Maybe it will spark Rajon Rondo. Maybe Rondo will finally wake up. Maybe hearing Doc Rivers call Derrick Rose the NBA’s MVP is just what Rondo needed.
Rose, remember, beat out Rondo for Team USA’s starting point guard spot this past summer. After a DNP-CD (the first of his life?) in an exhibition game, Rondo left the team and went home. The team said Rondo left for personal reasons, but the timing was certainly suspicious. Even if Rondo had left on his own terms, Rose had already taken his spot.
The two had shared a rivalry of sorts long before this summer. A few months after Rondo won a championship as an upstart point guard, Rose was drafted into the league. As Rose lived up to expectations while earning Rookie of the Year, Rondo seemingly skipped a few years of progress. When the two teams met in the first round of the playoffs, Rose welcomed himself to the playoffs with 36 points and 11 assists in Game One. Yet Rondo, and a sudden string of triple-doubles, led his Celtics past Rose’s Bulls. The two point guards were not fully formed, but there was no doubt they were special.
Still, they were part of the “best YOUNG point guards in the league” discussion, rather than “the best point guards in the league, period” discussion that was reserved for Deron Williams and Chris Paul. Here’s what I wrote in November about how we used to perceive the two:
“There was a qualifier to their greatness, the word ‘young’ that got thrown in there to show that Rondo and Rose weren’t in the same league as Paul and Williams. Qualifier or not, Rondo and Rose were bound together by shared greatness, the position they played, and their location in the Eastern Conference. When you heard about one, hearing about the other was just a matter of time. (‘Rondo just had 17 assists.’ — ‘Alright, but Rose had 38 points!’)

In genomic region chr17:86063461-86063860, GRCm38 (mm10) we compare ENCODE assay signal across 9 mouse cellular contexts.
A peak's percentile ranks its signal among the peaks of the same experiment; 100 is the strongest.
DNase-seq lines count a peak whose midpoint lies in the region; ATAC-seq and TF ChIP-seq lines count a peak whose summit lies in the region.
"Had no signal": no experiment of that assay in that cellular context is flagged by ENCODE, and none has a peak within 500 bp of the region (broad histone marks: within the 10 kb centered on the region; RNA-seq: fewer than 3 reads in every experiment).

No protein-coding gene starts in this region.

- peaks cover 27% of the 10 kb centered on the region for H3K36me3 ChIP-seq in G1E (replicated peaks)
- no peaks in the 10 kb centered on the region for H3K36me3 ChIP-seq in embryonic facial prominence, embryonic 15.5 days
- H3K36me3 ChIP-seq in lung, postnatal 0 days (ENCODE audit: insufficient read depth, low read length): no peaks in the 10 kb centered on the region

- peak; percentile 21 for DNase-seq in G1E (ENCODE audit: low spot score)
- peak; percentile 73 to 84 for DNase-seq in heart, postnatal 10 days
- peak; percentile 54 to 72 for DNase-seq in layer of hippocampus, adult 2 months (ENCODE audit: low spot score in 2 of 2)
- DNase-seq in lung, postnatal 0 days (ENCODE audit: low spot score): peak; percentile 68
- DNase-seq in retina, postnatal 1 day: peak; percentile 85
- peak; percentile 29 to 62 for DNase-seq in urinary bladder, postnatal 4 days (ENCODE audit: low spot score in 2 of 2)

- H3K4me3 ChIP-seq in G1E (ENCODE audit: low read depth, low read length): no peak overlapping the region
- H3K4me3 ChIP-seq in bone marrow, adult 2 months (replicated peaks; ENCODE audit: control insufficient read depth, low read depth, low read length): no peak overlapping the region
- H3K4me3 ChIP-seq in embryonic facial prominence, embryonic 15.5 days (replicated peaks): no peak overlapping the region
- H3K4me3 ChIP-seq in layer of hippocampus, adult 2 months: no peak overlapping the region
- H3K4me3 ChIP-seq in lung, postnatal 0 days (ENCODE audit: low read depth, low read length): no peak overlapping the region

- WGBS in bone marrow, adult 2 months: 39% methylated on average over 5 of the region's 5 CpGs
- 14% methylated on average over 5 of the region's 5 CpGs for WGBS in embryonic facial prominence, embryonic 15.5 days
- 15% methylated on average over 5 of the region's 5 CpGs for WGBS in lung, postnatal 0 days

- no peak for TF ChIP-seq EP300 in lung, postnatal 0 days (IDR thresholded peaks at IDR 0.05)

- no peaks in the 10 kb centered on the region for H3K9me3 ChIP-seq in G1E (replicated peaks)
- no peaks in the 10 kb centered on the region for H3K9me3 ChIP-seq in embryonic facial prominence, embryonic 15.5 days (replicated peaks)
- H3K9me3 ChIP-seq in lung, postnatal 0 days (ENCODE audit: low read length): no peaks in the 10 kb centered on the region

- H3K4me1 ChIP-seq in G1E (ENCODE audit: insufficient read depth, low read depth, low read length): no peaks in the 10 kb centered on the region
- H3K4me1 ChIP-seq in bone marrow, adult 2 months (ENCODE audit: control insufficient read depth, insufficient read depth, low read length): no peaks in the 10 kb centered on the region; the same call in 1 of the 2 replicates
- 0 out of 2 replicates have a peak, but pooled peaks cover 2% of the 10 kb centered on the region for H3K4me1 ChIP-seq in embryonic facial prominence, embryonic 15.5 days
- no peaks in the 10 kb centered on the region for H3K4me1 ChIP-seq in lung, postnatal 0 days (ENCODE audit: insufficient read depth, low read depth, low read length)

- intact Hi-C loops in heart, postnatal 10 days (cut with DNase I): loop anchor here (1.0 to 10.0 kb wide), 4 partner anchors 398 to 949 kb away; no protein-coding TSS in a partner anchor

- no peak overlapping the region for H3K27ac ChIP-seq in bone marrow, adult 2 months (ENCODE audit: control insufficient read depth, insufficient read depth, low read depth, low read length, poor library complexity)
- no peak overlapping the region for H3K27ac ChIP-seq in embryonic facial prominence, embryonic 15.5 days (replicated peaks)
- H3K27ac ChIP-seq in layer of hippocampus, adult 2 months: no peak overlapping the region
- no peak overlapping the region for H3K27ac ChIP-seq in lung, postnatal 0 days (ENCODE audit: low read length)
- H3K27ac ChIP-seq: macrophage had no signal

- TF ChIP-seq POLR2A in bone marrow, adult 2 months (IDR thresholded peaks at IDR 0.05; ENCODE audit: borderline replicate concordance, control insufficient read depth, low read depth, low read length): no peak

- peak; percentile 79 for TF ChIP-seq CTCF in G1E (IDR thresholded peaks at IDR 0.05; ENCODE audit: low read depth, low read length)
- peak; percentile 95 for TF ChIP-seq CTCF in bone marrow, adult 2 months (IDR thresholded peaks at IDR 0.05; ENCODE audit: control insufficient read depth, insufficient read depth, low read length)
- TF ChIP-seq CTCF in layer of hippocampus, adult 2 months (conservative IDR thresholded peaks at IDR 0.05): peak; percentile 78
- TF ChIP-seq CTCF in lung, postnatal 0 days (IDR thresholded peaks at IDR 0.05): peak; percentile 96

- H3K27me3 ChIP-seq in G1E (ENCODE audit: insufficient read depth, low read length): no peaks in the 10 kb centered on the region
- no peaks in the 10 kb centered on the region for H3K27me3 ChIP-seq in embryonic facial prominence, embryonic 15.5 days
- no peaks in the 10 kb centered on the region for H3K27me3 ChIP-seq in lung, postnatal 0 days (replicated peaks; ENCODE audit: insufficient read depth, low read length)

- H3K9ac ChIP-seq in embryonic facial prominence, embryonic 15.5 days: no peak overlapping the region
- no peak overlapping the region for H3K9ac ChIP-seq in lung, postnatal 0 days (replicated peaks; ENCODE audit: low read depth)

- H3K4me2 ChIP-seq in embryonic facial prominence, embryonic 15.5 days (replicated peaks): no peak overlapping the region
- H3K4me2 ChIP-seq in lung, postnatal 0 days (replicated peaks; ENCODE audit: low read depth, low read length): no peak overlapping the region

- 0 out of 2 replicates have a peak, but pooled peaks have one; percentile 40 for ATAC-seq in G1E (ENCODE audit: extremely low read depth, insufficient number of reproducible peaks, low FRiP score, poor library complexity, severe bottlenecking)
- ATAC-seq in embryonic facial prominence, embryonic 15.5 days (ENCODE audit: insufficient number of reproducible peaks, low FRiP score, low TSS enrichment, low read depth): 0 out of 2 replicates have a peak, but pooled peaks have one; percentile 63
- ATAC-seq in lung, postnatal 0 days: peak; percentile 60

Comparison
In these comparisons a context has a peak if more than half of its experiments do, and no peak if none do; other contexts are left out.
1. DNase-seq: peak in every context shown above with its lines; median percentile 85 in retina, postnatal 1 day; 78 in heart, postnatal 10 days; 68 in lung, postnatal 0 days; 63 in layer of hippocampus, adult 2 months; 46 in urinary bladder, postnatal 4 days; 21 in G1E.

This season, the pair proved themselves worthy of entering the “best point guards in the league, period” discussion. But Rondo’s stay in the discussion would not be permanent. For a time at the season’s beginning, Rondo was the toast of the NBA. He threw 67 assists in his first four games. Looked like he was poised to challenge John Stockton’s single-season assist record. Had completely taken the reigns of the Boston Celtics, ripping control from the Big Three. Boston was Rondo’s town, at least for a little while, and the entire NBA world took notice.
Meanwhile, Rose declared his intentions to earn MVP honors (which actually seemed laughable at the time) and instantly took the league by storm. For a while, pundits still searched for chinks in his armor. “But he doesn’t draw enough fouls,” people said. “He doesn’t play with enough efficiency,” others echoed. But Rose took the Bulls on his back from day one. As he kept them at or near the top of the Eastern Conference despite a rash of injuries, despite starting Keith Bogans (and his 3.9 ppg), it became clear: Rose was playing like 2006 Dwyane Wade, capable of carrying his team every night out, capable of dominating games and getting to the rim at his whim. The season continued, and Rose’s reputation kept growing. But Rondo slowed down.
Rondo had slowed gradually (with his assists average dropping every month this season), until his play recently fell off a cliff. I wrote about his decline yesterday, so I won’t repeat myself. But now, no reasonable person could argue Rondo’s merits as the league’s greatest point guard. Sure, he’s still leading the league in assists. But that lead is slim now, and Rondo’s lack of shooting means he needs to be THAT much better as a distributor. Sure, Rondo has a title, which neither Rose, Williams, Paul or Steve Nash can claim. But Rondo was a weak link in the starting five when he won that title. Some nights, Eddie House finished games while Rondo sat on the bench.
Not even Doc Rivers considers Rondo the league’s best. (ESPN)
“I’m not that surprised [the Bulls are contending],” Rivers said on ESPN 1000′s “Afternoon Saloon”. “Derrick Rose is the best player this year in the NBA. I think he’ll be the MVP, and when you have the MVP on your team, you’re usually pretty good.”
If Rondo is hurt, the Celtics should sit him. Especially considering how well the Bulls have played, winning home-court advantage throughout the Eastern Conference playoffs is important. But not at the cost of running Rondo into the ground. Not at the cost of heading into the playoffs with the diminished Rondo we’ve seen the past couple weeks.
If Rondo is not hurt, as he and the Celtics insist, he needs to snap out of whatever funk he’s in. Otherwise, Derrick Rose might get the best of Rajon Rondo yet again, and it might be in the playoffs this time. And if Rondo gets sent home early from the playoffs, there will be no way to blame it on personal reasons.